One good turn: How one pro skier is fighting climate change one turn at a time
As a professional skier whose job involved frequent international travel, lots and lots of heli drops, and a seemingly endless river of gear, Greg Hill knew he was living the dream. But as someone with a deep appreciation for the natural world, as well as two young children whose future is largely dependent on his generation’s willingness to address climate change, Hill knew something else, too: He was living a contradiction. All of his high alpine cavorting in distant lands was taking a toll, both on the plant, and on his personal sense of integrity.
Rather than switch careers, Hill embarked on an experiment: Could he remain a professional skier, while also becoming an ambassador for a new, more environmentally sound way of accessing the outdoors? Could he show others it was possible to access the places they love without harming the places they love? We sat down with Hill to learn more about his shift from high-flying, big mountain skiing icon to a more ecological approach rooted in electric and human power, and also to get his thoughts on what the outdoor industry can do to save what we love before it’s too late.
Talk a bit about how you decided to make the transition to more sustainable ways of accessing the outdoors.
Well, there was always a bit of guilt, honestly. When you wake up in the morning and fire up your F350 and drive 50 kilometers to unload your sled and then ride for an hour to access good terrain, it’s pretty hard to fool yourself into thinking you’re not part of the problem. And there comes a point where you have to grapple with the truth that you’re killing the very thing you love. At least, that’s what happened for me.
A lot of this seemed to start with your successful quest to ski two million vertical feet under your own power in a single year.
Yeah, that was in 2010, and shortly after that, I decided to see if I could go a month without fossil fuels. I bought a road bike and set it up with a BOB trailer to haul my gear. I’d ride to the mountains, and then skin up. A lot of days, I’d get passed by my buddies on their way to the mountain in their trucks.
You couldn’t convince any of them to join you?
I mean, my friends are mostly crazy adventurers, but even they didn’t want to join me, and I don’t blame them. Honestly, it was just too hard.
What was the next step for you?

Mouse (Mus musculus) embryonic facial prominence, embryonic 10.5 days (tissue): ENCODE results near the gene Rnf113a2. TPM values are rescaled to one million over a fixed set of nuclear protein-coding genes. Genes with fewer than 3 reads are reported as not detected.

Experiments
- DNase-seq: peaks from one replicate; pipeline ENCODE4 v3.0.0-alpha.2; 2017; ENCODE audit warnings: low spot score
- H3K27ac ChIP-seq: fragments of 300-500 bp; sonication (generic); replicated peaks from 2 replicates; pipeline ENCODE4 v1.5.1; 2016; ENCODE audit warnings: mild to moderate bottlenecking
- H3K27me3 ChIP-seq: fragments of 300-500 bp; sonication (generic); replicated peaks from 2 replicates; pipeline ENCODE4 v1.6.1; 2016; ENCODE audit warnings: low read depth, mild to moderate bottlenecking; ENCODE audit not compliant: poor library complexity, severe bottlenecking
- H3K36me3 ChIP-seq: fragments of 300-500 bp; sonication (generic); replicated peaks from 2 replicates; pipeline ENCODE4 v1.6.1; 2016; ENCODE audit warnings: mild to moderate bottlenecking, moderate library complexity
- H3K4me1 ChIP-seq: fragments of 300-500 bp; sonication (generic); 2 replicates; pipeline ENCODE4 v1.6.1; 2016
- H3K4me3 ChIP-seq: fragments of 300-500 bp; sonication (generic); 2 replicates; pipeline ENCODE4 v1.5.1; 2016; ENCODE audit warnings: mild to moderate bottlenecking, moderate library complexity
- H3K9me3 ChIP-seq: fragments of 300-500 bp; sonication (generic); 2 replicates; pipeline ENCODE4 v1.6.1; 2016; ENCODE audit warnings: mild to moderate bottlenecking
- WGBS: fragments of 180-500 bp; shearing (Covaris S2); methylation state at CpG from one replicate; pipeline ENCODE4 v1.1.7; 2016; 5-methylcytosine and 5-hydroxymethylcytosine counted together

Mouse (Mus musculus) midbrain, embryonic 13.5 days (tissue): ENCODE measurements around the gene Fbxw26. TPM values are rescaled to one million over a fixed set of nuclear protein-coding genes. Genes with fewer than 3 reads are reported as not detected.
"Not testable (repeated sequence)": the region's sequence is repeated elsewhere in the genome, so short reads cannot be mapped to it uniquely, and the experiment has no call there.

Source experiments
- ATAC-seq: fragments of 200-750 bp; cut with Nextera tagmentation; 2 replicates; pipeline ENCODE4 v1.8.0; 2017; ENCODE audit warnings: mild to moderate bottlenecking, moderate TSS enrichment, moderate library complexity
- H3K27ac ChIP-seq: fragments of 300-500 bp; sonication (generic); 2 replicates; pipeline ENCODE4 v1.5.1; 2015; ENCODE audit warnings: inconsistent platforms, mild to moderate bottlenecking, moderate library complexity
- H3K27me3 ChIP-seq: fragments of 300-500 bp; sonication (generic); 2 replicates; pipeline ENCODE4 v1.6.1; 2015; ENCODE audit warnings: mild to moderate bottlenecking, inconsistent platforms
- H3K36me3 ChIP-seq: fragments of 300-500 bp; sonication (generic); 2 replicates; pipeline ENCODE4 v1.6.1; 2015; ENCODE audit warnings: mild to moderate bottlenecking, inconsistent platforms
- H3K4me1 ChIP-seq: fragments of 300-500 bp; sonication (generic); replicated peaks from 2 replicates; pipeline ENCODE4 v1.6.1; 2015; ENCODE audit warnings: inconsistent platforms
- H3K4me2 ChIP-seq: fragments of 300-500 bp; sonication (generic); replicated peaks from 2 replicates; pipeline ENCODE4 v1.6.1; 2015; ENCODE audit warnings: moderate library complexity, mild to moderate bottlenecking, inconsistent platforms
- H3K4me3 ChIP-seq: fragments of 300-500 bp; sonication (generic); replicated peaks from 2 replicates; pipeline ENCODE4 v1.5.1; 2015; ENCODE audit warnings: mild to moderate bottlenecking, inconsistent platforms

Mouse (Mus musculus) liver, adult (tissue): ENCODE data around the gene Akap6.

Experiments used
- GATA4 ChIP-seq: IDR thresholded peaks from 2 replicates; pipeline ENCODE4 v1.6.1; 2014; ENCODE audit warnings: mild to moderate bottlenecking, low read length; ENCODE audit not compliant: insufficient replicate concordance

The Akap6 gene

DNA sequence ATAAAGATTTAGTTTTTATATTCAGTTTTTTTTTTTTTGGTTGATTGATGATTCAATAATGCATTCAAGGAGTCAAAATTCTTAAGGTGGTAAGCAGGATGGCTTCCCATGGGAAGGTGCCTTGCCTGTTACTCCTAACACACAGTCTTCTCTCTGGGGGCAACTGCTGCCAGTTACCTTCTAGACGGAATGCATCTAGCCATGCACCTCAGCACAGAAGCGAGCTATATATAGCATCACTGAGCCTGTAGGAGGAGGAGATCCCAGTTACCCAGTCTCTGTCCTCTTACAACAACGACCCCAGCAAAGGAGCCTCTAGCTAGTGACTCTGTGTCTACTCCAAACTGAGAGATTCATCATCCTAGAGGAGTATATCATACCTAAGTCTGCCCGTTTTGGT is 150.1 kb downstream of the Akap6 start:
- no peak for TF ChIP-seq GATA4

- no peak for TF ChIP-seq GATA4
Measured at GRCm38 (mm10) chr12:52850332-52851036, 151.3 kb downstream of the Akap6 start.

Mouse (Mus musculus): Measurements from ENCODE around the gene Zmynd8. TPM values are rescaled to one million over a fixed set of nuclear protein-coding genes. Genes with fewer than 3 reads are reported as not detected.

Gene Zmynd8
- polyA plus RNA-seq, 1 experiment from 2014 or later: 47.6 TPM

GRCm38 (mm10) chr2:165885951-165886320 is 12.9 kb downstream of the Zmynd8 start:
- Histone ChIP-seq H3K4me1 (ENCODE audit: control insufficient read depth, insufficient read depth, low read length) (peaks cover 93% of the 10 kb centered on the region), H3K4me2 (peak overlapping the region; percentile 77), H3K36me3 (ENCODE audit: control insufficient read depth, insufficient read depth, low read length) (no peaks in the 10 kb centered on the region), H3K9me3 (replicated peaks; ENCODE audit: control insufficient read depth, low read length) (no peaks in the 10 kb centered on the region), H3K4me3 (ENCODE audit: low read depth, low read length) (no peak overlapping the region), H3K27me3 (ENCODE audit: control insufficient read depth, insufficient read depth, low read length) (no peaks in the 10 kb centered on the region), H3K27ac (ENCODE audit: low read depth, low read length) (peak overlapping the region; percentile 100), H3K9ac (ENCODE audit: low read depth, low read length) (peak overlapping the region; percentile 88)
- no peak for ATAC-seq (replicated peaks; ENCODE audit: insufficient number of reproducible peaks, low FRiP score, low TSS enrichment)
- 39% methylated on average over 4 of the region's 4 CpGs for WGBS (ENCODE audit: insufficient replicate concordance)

I knew it had to be a little easier; riding my bike everywhere wasn’t realistic for me. In my initial daydream, I was like ‘oh, I’ll get a Tesla and have all these awesome adventures,’ but then I started thinking about what that meant for regular people - not everyone can just go out and buy a $100,000 car. And right about then, the Chevy Bolt came out, and it was way more accessible. It seemed to me like an opportunity to prove that someone could live the dream live with an electric car.
That was about seven years ago; are you still driving an electric car for your ski adventures?
I’d estimate I’m driving electric about 98% of the time. I very rarely drive a gas car anymore, but there’s been a few times. I’m not trying to pretend I’m perfect - I mean, how much plastic am I wearing right now? The truth is, I don’t think it’s possible to be perfect, and I don’t think it’s healthy to let eco-guilt rule our lives and take us to a point where we’re not doing the things we love to do.
What do you hope other people will take from your experiences?
First, I think it’s still important to simply inspire people to get out there, no matter how they’re doing it, because you have to be in nature in order to want to protect it. So that’s the first step. And then maybe it’s about shifting their expectations; people always want to do these grandiose trips, they like to brag about skiing Chamonix or wherever. But what if the bragging was about the adventure they had in their backyard? What if you could just point out the window and say ‘hey, I skied that?’” There’s something really special about having that relationship to the place you live. There’s so much to be gained from it.
How about the outdoor industry? What are we getting right?
I think the outdoor industry recognizes that we have to be stewards, and we’re changing very fast. The push for circularity is huge; the idea that these brands are taking back old gear and fixing it and reselling it - I mean, that’s not exactly everyone’s idea of the best business model from a profit standpoint, but it’s happening all over. And personally, I think it’s pretty neat to wear a jacket that someone else has taken adventures in.
What are we getting wrong? Or still doing wrong?
Well, we still put a lot of effort into convincing people that they need and want new gear, despite the reuse programs. And most of the factories are really far away; 95% of the impact embodied in any piece of gear is stuff you don’t see: The factory where it’s produced, the transportation, the waste. I mean, who cares if you’re wearing a hemp tee shirt if it has to travel around the world to find you? There’s so much to do, and the solutions aren’t always easy or obvious. You could say ‘I’d like to switch to all organic cotton,’ and that sounds like a great idea, but then you realize that it takes much more water to grow. We have to realize that it’s not as simple as we think it is.
What’s the future look like for you, personally?
I’m really excited about being part of something bigger where I can influence policy change. Working with POW (Protect Our Winters) has been awesome, because that’s a big part of their mission. On a smaller scale, I can’t wait to have solar panels on my roof, and I’m really excited about growing food. I’ve found that taking just a little bit of responsibility for my own energy and food production has made me feel a lot more hopeful about the future, and a lot more aware of my consumption overall.